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The possibility of integrating ‘science-based’ risk factors into current legal gun policy in the Netherlands - A study to the current state of legal gun-ownership in Dutch police regions, science-based risk factors that are related to or might cause criminal behavior, and the possibility of integrating risk factors in current legal gun policy.

Drost, Kevin (2012) The possibility of integrating ‘science-based’ risk factors into current legal gun policy in the Netherlands - A study to the current state of legal gun-ownership in Dutch police regions, science-based risk factors that are related to or might cause criminal behavior, and the possibility of integrating risk factors in current legal gun policy.

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Abstract:A Dutch police region is looking for more knowledge in the application of risk factors into their current policy process of gun licensing, but also in the Dutch legal gun policy as a whole. This thesis investigated the possibilities of integrating risk factors of antisocial behavior into current legal gun policy. The research is divided into three phases, covering three levels of investigation on risk factors of antisocial behavior. First, science-based risk factors, what does theory say? Second, risk factors in legislation, what does the law say? And third, risk factors in practice, what do policy executors say? The first two phases are descriptive and have been studied by doing desk-research. The third phase is exploring and investigates three police regions using in-depth interviews to collect data on the application of risk factors. Phase one examined literature on antisocial behavior. It described that antisocial behavior is the result of many different factors. Risk factors of antisocial behavior have been collected from many different studies on correlations and casual relations between variables (risk factors) and the dependent variable antisocial behavior. These variables, or ‘science-based risk factors’ in this research, can be categorized and rank-ordered to their importance (correlation with antisocial behavior). This resulted in a risk factor model with eleven categories of risk factors, each consisting of static and dynamic risk factors that help to recognize risk factors and estimate the risk. The model can best be used by applying it in a multidimensional way (using multiple instruments to collect data, using multiple informants to verify and validate information, using different methods to combine instruments, and using different settings to combine methods and informants). How ‘science-based’ risk factors are embedded in legislation has been shown in phase two. Only one article in the Dutch gun law treats the aspect of fear for abuse. It states that someone may not possess a gun when he is a potential danger for himself or society. At the moment, this criterion is tested by using information from the police database about earlier convictions, looking back four and eight years into history, depending on the emergence of the perpetration. Comparing to foreign countries, Dutch legislation is far behind, only covering one category of the risk factor model and lacking in all aspects of multidimensionality. For instance, where some countries make use of multiple information channels, such as a doctor’s declaration of psychological condition, Dutch legislation does not prescribe instruments like these. How policy is translated from legislation into execution is explored in the third phase of this research. Three police regions have been interviewed to collect data on the integration of risk factors and the feasibility of legislation. Three interesting aspects have been concluded from this comparison. First there is a great variety between regions regarding the integration of risk factors. Second, goals described in legislation are not feasible because of lack of capacity and priority. Third, information is not shared properly by and to police regions because they lack structural processes, knowledge and restrictions in sharing information. The integration of science-based risk factors in legislation and practical execution of legal gun policy, has been tested with the multidimensional risk factor model of phase one. The model has two functions. It can be used as an introduction for the police to apply a risk approach in policing. The other function is the application of the model to collect information on risk factors to estimate the risk of antisocial behavior. It is recommended to use this model in a multidimensional way by applying multiple information channels and multiple methods. Also structured universal processes and instructions have to be made to limit the variety between regions in policy execution.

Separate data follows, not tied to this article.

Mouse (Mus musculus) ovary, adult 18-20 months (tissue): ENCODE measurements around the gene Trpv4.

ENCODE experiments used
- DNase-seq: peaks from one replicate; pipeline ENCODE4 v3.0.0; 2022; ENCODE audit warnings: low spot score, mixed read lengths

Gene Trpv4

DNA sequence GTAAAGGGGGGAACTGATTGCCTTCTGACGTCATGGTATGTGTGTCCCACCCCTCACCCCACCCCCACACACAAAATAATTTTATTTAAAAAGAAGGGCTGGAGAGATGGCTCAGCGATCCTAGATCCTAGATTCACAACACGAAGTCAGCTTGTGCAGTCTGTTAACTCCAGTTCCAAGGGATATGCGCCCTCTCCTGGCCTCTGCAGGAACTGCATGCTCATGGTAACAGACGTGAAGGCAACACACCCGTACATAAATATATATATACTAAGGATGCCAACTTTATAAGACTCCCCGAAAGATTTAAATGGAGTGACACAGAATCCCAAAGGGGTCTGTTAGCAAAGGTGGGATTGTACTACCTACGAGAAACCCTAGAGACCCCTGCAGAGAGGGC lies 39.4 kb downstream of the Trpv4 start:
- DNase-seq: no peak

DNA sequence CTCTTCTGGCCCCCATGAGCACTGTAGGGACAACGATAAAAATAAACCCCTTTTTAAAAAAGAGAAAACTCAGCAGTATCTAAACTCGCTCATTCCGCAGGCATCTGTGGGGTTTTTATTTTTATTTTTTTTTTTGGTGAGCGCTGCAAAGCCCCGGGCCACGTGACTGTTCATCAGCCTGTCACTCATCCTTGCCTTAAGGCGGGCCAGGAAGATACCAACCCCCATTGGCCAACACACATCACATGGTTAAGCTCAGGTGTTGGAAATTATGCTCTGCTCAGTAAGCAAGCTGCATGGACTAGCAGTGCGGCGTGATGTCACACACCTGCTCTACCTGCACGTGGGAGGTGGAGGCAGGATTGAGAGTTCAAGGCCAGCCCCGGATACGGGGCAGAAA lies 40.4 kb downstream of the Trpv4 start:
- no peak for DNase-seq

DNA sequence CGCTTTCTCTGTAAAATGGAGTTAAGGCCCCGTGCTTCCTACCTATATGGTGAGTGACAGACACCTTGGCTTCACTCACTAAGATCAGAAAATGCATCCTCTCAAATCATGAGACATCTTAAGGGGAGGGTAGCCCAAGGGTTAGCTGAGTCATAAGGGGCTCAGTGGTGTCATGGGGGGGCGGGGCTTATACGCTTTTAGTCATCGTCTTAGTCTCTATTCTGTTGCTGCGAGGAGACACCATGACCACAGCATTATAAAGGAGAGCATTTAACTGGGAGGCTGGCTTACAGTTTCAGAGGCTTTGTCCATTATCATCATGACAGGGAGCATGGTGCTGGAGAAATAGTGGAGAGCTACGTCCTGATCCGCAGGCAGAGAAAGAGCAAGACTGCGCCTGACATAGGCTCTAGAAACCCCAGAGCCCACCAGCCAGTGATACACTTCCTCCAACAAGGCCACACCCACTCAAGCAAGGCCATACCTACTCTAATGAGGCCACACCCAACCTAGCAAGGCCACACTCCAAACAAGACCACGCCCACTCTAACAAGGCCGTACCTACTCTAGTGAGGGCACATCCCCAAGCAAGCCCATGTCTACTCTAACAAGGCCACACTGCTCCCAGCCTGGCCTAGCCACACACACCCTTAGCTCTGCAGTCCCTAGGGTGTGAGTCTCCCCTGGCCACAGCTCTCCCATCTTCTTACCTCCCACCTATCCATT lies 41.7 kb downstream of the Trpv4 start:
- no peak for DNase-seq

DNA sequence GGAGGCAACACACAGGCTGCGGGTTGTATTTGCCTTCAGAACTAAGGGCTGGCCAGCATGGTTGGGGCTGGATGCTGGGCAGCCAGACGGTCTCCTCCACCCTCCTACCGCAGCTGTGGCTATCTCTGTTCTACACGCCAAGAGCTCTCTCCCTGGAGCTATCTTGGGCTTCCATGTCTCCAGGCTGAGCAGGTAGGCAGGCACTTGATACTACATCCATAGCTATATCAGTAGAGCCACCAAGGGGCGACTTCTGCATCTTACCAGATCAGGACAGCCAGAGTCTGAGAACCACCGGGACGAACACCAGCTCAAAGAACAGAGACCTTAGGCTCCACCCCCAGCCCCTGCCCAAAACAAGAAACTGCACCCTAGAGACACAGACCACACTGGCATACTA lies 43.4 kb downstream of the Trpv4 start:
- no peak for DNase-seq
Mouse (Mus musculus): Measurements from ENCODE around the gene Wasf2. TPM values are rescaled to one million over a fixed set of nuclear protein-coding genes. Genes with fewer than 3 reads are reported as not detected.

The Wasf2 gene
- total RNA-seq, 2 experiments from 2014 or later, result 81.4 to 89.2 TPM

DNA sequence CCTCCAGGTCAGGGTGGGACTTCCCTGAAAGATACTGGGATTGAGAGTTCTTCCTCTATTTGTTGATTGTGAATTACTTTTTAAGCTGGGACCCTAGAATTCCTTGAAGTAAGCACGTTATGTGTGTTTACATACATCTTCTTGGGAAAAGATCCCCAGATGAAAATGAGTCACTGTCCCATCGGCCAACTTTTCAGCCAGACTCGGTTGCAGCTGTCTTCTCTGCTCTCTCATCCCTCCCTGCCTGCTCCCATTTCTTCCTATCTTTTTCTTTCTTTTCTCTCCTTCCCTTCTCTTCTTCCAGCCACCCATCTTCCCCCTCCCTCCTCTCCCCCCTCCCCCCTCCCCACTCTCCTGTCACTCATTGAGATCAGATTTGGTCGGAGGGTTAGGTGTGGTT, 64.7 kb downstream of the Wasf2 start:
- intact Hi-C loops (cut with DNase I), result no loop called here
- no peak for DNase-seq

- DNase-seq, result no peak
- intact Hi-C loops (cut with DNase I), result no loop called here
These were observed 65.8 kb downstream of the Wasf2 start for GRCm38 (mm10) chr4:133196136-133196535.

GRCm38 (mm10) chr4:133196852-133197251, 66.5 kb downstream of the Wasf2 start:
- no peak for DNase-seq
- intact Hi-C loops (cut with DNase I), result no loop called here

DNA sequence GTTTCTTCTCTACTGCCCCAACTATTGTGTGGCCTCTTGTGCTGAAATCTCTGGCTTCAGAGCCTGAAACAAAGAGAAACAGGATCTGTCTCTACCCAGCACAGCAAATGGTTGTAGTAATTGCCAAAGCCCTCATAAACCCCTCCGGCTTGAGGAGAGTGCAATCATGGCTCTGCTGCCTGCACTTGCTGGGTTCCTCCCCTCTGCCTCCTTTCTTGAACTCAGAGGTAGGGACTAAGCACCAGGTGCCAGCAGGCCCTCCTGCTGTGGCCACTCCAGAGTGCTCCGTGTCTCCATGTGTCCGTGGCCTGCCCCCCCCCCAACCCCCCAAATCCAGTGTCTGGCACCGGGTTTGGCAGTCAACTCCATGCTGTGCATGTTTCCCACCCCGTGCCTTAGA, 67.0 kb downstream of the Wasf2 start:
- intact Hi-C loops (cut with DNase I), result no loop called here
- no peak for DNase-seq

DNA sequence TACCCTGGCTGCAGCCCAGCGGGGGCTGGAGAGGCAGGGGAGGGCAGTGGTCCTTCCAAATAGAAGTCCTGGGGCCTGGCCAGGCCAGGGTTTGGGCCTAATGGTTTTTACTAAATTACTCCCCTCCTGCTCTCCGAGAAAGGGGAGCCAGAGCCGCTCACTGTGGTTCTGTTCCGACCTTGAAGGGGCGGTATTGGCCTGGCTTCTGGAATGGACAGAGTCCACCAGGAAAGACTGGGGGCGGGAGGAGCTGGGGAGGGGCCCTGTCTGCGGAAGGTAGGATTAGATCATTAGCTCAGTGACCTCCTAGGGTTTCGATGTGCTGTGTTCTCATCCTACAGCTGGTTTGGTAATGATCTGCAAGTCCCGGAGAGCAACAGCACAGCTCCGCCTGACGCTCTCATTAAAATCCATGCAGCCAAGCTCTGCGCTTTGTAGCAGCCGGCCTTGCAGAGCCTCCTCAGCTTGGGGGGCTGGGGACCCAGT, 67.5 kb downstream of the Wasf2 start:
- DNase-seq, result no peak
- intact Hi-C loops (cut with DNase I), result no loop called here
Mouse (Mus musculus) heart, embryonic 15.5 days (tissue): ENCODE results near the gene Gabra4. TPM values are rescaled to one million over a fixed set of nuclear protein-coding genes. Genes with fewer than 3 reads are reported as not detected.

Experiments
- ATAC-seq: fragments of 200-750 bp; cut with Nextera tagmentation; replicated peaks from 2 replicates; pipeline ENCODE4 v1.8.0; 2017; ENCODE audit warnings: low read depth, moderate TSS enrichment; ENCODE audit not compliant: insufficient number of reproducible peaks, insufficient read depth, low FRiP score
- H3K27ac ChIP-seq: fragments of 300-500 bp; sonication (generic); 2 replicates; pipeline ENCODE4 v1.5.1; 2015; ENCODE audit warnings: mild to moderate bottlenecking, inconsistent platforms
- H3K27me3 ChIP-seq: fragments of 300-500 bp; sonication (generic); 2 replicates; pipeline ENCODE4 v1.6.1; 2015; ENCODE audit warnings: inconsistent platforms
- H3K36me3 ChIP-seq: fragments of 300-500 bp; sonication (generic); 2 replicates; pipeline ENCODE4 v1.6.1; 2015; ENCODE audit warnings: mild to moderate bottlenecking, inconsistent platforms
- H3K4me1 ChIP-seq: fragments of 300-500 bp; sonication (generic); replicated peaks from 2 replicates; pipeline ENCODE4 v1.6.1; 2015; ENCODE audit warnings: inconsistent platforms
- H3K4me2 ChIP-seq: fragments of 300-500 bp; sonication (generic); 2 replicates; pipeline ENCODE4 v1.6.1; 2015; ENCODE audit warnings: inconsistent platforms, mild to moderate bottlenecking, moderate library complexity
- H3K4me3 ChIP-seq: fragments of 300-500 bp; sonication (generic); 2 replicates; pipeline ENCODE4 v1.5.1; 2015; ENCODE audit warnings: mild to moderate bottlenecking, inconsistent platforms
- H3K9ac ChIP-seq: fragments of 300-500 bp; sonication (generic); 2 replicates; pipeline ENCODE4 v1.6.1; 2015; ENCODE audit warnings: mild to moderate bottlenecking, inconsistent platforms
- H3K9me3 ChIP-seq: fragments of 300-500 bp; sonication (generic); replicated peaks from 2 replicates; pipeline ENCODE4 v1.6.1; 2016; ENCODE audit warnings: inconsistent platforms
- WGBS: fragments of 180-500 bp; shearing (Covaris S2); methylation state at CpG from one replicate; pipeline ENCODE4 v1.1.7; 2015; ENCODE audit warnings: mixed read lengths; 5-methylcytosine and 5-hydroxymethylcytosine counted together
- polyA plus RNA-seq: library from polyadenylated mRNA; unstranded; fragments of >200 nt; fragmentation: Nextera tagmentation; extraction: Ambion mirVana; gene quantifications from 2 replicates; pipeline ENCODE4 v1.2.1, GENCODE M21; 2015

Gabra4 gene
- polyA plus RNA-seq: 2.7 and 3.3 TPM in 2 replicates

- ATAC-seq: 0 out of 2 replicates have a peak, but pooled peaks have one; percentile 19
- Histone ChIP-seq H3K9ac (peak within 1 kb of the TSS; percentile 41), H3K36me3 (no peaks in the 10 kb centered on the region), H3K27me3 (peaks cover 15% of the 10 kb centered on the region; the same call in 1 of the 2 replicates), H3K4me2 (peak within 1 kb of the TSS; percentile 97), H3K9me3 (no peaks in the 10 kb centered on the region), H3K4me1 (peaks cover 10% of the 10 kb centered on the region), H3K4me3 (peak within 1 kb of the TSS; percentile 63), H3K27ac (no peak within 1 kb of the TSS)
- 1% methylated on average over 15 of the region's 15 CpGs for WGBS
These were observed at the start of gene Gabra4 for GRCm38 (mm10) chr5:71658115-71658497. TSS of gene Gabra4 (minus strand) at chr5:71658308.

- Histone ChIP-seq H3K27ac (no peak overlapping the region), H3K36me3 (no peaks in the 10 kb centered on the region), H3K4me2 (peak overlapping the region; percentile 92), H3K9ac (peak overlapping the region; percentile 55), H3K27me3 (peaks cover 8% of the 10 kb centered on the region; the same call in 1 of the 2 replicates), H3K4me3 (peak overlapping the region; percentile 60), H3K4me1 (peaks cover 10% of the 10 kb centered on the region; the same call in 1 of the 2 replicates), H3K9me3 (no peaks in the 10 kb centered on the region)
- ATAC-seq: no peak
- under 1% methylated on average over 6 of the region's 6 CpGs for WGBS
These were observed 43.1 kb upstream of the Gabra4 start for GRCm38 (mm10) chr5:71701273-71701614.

Item Type:Essay (Master)
Faculty:BMS: Behavioural, Management and Social Sciences
Subject:88 social and public administration
Programme:Public Administration MSc (60020)
Link to this item:http://purl.utwente.nl/essays/62634
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